A drug manufacturer can't keep documents about the sleeping pill Halcion secret without proving that the publication of those documents would reveal vital company secrets, a U.S. District judge ruled Friday.
Ilo Marie Grundberg wanted the public to see 8,200 pages of Upjohn documents detailing reports of murders, attempted murders, threats of attacks, suicides and attempted suicides associated with Halcion use. Her attorneys asked the court to authorize the release of those documents.Grundberg shot and killed her 83-year-old mother, Lucille Coats, on June 19, 1988. Grundberg sued Upjohn for approximately $10 million, saying she killed her mother because she was on Halcion.
U.S. District Judge Thomas Greene previously sealed thousands of pages of Upjohn documents.
Upjohn wanted those documents to stay sealed. Upjohn attorney Stephen Scheve argued if the documents were made public the "lay media" would report on them - probably inaccurately - and damage Upjohn's chance to get a fair trial.
Scheve said documents Grundberg wanted to make public paint only a partial picture of Halcion, and the media was likely to reflect that partial picture, thus "poisoning the jury pool."
"Can't we take care of that by carefully screening the jury pool?" Greene asked.
Grundberg's attorneys say that the public and medical and pharmaceutical companies have an urgent need to know the contents of the 8,200 pages of Upjohn documents and must be given those documents "at the earliest possible moment." The documents will alert the public to the dangers of Halcion, they said.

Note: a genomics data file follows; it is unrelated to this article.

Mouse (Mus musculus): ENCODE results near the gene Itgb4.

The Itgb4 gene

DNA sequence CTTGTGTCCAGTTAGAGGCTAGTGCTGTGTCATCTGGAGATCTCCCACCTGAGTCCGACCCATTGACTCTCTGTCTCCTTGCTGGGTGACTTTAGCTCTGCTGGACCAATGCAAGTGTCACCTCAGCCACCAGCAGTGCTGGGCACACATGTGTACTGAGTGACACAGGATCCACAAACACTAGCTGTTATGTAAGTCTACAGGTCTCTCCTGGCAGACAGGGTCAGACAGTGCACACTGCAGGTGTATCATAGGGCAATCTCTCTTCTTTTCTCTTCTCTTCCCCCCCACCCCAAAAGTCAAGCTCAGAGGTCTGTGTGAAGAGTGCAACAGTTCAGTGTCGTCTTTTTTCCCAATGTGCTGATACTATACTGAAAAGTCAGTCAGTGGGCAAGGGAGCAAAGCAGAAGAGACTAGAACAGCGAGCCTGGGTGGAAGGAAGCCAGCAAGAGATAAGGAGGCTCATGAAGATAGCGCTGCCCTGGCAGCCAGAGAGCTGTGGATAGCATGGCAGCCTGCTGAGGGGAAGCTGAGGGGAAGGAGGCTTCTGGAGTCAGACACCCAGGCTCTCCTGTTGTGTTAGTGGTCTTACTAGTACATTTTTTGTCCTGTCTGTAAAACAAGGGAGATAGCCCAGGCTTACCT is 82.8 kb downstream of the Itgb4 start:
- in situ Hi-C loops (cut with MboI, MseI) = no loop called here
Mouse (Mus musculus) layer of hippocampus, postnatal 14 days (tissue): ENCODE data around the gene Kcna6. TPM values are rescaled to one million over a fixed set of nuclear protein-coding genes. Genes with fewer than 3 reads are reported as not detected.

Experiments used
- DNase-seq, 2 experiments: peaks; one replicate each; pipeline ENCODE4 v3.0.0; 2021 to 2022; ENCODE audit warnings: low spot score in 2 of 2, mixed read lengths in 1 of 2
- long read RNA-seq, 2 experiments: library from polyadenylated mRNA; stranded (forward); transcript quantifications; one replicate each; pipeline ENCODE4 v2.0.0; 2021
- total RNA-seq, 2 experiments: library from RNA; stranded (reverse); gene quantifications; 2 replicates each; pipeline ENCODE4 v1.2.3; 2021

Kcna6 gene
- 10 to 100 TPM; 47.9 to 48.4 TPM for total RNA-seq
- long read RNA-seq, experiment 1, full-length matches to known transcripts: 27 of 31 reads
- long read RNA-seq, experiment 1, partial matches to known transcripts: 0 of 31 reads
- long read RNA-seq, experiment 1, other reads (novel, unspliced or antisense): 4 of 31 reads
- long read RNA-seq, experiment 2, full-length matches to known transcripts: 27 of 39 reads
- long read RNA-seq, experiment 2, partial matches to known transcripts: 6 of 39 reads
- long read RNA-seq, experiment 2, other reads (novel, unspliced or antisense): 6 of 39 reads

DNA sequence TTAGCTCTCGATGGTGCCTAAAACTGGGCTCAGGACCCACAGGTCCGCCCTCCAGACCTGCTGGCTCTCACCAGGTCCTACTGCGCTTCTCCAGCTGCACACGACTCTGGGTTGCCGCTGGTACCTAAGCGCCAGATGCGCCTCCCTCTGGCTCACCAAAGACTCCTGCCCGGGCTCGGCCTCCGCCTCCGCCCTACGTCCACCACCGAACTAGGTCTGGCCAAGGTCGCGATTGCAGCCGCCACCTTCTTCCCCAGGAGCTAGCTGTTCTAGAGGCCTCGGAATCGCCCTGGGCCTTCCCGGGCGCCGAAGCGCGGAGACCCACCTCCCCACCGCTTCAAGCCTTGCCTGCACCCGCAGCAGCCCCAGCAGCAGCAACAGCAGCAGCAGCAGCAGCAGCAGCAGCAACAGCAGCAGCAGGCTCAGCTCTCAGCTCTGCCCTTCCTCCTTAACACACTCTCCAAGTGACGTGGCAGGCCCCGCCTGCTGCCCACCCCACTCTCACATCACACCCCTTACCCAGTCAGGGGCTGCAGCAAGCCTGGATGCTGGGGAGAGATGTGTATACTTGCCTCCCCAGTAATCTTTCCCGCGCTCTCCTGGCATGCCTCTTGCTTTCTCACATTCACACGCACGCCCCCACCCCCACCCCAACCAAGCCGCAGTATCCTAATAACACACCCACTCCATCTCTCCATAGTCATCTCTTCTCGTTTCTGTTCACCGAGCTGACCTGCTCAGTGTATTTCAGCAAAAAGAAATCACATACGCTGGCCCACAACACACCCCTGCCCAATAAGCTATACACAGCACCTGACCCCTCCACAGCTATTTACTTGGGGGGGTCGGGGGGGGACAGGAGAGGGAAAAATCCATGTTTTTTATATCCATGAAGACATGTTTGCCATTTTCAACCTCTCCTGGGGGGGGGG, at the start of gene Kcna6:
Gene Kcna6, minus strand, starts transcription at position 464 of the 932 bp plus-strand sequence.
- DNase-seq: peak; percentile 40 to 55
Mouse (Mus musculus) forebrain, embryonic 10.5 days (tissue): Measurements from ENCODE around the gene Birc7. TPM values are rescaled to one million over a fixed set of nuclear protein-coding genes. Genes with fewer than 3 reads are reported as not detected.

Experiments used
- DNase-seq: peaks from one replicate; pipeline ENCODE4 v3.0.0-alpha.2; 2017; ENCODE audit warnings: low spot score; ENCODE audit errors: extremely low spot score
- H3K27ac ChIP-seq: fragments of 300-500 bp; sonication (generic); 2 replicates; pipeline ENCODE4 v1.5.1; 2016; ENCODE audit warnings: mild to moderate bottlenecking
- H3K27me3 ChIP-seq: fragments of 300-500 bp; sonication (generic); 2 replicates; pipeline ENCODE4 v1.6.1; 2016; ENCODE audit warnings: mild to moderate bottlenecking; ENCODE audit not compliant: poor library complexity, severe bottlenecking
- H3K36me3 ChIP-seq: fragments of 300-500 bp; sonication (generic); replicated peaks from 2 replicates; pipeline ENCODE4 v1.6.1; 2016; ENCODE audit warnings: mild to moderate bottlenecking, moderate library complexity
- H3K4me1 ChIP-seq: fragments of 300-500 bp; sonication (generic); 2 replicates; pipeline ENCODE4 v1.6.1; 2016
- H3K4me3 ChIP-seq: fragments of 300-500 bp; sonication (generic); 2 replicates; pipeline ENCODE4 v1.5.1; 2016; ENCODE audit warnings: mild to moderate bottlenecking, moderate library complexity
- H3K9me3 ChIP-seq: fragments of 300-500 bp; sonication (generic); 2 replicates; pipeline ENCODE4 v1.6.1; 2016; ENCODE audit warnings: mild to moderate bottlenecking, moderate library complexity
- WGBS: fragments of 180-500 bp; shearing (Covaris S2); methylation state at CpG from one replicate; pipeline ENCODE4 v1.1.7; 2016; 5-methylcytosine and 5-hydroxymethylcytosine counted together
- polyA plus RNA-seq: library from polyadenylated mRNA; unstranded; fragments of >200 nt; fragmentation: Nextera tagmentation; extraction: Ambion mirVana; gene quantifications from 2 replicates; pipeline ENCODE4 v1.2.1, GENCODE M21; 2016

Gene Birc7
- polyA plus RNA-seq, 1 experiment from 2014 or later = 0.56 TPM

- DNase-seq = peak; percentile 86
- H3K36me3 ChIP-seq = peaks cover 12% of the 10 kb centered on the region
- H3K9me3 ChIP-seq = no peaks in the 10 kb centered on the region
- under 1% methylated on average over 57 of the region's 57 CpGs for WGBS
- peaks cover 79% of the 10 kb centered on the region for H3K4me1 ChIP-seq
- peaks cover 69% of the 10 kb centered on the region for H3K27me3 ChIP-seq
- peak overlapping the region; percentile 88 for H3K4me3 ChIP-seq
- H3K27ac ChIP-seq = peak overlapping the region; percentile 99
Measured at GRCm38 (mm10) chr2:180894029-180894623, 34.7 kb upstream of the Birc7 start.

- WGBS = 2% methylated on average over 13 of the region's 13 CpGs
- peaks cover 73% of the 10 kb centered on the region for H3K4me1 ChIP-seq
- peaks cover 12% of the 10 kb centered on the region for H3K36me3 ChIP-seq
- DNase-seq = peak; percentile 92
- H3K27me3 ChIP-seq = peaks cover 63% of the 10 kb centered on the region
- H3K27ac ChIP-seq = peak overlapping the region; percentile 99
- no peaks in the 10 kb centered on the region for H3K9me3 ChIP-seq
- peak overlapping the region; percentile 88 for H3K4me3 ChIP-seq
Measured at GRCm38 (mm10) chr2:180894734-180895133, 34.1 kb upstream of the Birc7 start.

The attorneys also say Upjohn defrauded the Food and Drug Administration and the public by withholding critical data on Halcion, submitting inaccurate summaries of the data to the FDA instead of the supporting research.
Grundberg's attorney, Steven W. Saccoccia, said Upjohn abused the court's protective order by throwing a blanket of secrecy over thousands of documents, including published articles not written by Upjohn.
Upjohn conceded it may have "goofed" by labeling already published articles as confidential.
Labeling published documents as confidential was no oversight, Saccoccia countered. "There is not a single piece of paper they have produced for us that does not bear the confidentiality designation," he said.
Upjohn contended that Grundberg's attorneys violated Utah standards of ethical conduct for attorneys that practice in the state by talking to the media and seeking to make the documents public.
"We learned early on that (Grundberg's attorneys) have established a relationship with the media," Scheve said. He cited information the attorneys sent to the Deseret News and Salt Lake Tribune, including a copy of the suit before it was filed.
Greene pointed out to Scheve that the preface to the standards of ethical conduct adopted by the Utah Supreme Court clearly stated those standards cannot be used as cause for action in court. Greene suggested Scheve make his complaints about professional conduct before the Utah State Bar.
Grundberg's attorneys noted that Upjohn people have also talked to the media, including comments on a national news show. But it was Upjohn's copyright efforts that angered Greene. He told Upjohn that its submission of sealed documents for copyright certification "after litigation has started and in the face of a protective order" is a decision he expects the company to justify later.
Upjohn also said the publication of the sealed documents would spark more complaints about adverse effects from Halcion. A study shows that if the public learns of adverse side effects associated with a drug, people are more likely to report those side effects, Scheve said. Complaints about Halcion doubled in the months after Grundberg was interviewed on a national news show, he said.
"We know media coverage causes more side effects," he said.
Upjohn failed to convince Greene. The company said that since the documents were already under protective order, Grundberg had the responsibility to prove why the order must be lifted. Greene disagreed. Noting that Upjohn had never been required to prove why the documents must remain confidential, he said the company must do so now.
"I'm telling you this court regards that as your burden. I only want to know if you want to try to shoulder that burden," Greene said.